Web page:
Withdraw into protection and safeguard all that is important to you, take it down to below the earth, all that you have, take down the jewelry, the food, the children’s photographs, the armchair where you like to sit with a book in your hand, the curtain, behind which you feel yourselves to be safe, from the window; gather together all that was dear to you, gather together the identity cards and baptismal certificates, take the money out of the bank and hide it in the cellar behind the wall, but really every piece of jewelry, every scrap of food, every photograph of the child, every armchair and every beloved book, every curtain and every document, and really all of the money down to the very last cent, and really hide all of these things well, but really well, under the earth…
Asghar Farhadi’s film Nader and Simin: A Separation, is a fine account of Iran’s predicament; anyone interested in the mysteries of change and tradition—the difficulties faced by many people as they try and reconcile themselves to modern values and norms—will learn much from it. I saw it in Tehran this summer, and so movingly did it reflect what I was witnessing around me, I was surprised that the authorities had allowed it to be screened and its creator and leading actors to travel to Germany to be honored by the Berlin Film Festival.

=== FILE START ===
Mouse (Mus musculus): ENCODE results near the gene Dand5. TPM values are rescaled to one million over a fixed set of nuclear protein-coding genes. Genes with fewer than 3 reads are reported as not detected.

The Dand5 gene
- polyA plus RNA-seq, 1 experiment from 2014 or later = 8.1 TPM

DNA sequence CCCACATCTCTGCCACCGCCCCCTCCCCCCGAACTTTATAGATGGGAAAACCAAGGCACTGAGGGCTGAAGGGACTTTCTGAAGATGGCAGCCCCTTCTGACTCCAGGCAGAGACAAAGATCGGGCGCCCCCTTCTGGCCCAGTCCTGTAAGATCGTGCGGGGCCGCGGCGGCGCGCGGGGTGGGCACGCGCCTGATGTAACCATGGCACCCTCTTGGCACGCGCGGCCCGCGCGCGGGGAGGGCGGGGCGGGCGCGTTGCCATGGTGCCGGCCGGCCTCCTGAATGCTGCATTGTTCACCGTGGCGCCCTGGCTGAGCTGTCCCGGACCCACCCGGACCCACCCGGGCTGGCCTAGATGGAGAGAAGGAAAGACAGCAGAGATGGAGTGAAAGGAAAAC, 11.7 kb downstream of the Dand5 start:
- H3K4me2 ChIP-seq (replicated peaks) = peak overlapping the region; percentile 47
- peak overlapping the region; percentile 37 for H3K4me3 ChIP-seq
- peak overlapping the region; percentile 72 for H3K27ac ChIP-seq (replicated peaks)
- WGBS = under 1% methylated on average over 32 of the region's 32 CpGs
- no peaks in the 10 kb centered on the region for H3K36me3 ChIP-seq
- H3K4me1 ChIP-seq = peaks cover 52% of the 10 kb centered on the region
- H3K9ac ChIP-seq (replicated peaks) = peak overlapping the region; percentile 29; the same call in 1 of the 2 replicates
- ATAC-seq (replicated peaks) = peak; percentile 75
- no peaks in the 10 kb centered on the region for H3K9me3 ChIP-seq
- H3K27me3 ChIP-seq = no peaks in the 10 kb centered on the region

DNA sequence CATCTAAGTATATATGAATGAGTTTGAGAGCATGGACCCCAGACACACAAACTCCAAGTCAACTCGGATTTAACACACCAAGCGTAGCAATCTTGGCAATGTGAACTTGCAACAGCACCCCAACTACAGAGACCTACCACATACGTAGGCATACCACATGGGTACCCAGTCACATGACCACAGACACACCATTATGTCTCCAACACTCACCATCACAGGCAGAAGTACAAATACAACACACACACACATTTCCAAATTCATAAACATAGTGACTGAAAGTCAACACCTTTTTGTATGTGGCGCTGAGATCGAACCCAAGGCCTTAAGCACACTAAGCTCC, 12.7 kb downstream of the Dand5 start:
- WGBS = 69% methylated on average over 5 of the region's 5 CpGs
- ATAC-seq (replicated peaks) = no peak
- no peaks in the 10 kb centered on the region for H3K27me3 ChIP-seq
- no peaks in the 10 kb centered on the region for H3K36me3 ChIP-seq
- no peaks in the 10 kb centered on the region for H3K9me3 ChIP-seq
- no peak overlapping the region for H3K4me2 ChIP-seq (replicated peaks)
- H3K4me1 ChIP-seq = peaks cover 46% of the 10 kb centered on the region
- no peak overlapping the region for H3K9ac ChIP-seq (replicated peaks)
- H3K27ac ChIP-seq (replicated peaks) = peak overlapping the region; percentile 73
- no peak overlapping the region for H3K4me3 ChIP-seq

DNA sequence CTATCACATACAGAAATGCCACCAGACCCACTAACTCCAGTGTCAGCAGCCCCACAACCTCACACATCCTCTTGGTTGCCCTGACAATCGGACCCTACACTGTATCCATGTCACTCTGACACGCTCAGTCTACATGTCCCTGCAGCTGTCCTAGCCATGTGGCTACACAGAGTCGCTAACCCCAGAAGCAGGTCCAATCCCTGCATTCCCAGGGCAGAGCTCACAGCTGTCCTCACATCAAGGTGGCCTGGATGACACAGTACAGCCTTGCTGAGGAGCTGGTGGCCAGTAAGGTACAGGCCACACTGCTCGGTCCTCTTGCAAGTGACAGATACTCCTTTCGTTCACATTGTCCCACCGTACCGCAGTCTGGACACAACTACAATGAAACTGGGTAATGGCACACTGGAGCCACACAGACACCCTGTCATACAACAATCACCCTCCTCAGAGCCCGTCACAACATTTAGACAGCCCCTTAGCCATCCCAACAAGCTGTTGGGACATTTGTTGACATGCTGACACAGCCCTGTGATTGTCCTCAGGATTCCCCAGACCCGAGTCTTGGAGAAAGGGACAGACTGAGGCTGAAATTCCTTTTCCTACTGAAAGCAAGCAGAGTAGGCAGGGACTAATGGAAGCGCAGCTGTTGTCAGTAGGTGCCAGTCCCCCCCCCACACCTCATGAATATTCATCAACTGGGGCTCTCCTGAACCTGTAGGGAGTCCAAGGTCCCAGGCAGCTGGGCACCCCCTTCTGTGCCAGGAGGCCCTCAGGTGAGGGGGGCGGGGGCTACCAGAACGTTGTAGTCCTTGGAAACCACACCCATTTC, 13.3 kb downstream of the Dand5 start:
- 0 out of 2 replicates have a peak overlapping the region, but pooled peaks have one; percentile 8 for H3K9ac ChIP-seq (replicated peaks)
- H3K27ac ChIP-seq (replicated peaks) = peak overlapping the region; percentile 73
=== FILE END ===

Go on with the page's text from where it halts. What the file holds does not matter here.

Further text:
I wept, but about what precisely I cannot say. Much to my amazement, after having done everything possible to shut out the ubiquitous maudlin press coverage that engulfed the tenth anniversary of the 2001 terrorist attacks, I visited Michael Arad’s National September 11 Memorial in New York City—which was dedicated exactly a decade after the disaster—to find that it impressed me at once as a sobering, disturbing, heartbreaking, and overwhelming masterpiece.
These images represent moments I’ve always rejected during my editing work because someone was looking into the camera. I always refer to it as eye contact. I strive to disappear and find candid moments as a photojournalist. I want the line between documenter and documented to disappear. These are the overlooked images where I have become present in the picture.